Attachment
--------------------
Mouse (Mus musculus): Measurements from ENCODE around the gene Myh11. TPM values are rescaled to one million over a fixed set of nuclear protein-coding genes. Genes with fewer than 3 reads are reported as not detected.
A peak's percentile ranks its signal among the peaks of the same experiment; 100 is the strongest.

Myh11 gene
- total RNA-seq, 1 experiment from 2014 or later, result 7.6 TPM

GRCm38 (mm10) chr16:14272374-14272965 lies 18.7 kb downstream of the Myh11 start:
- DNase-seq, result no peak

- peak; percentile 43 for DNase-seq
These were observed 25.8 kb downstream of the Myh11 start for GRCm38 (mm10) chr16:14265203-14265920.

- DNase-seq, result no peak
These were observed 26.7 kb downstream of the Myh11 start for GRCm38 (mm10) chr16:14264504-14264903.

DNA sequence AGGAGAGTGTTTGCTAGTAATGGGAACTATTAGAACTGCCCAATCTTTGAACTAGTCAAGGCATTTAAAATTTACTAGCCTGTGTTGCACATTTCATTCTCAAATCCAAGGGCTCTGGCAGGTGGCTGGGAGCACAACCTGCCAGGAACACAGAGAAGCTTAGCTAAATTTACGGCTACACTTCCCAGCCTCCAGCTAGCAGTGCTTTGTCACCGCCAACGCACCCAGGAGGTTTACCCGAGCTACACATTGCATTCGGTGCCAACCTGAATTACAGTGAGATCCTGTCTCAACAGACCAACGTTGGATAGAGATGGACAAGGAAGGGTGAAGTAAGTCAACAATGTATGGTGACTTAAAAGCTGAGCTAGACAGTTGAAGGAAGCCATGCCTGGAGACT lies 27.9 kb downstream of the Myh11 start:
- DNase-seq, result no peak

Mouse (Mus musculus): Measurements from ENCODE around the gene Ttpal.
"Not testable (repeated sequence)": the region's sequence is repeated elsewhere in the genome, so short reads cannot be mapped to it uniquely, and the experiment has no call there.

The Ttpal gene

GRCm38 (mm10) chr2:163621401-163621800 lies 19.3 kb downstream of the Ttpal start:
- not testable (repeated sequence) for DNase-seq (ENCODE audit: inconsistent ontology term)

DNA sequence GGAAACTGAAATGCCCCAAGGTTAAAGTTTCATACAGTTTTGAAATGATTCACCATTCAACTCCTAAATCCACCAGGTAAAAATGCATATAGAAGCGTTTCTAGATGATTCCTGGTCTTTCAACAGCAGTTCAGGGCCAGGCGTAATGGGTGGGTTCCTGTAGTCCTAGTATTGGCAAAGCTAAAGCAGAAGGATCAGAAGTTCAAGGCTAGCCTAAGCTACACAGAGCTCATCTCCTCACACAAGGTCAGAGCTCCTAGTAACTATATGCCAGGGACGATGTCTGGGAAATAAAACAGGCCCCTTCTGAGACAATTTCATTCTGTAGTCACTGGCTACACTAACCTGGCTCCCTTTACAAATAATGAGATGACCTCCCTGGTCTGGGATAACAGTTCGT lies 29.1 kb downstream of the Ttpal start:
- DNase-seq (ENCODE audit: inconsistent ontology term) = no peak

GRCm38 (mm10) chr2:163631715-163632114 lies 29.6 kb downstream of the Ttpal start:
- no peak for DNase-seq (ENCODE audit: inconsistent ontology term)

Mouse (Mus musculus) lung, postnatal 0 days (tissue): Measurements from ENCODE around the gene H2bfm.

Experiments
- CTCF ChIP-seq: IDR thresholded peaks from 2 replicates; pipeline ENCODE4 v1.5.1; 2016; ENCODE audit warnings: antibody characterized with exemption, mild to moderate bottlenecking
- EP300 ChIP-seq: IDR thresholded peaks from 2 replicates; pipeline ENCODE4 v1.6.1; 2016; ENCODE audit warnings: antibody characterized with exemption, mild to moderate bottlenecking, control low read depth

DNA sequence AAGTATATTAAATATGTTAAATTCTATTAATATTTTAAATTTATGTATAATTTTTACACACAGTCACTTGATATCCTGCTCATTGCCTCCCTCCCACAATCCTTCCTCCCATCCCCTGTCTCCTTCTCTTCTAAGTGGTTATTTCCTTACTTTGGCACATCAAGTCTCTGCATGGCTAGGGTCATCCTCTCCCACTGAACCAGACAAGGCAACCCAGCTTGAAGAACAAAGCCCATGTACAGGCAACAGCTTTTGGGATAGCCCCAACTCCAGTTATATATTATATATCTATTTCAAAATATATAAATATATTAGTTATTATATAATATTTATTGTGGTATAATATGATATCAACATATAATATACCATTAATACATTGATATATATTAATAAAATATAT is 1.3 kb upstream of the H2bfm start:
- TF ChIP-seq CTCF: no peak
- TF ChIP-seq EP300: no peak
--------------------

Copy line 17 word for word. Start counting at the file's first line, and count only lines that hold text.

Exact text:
- not testable (repeated sequence) for DNase-seq (ENCODE audit: inconsistent ontology term)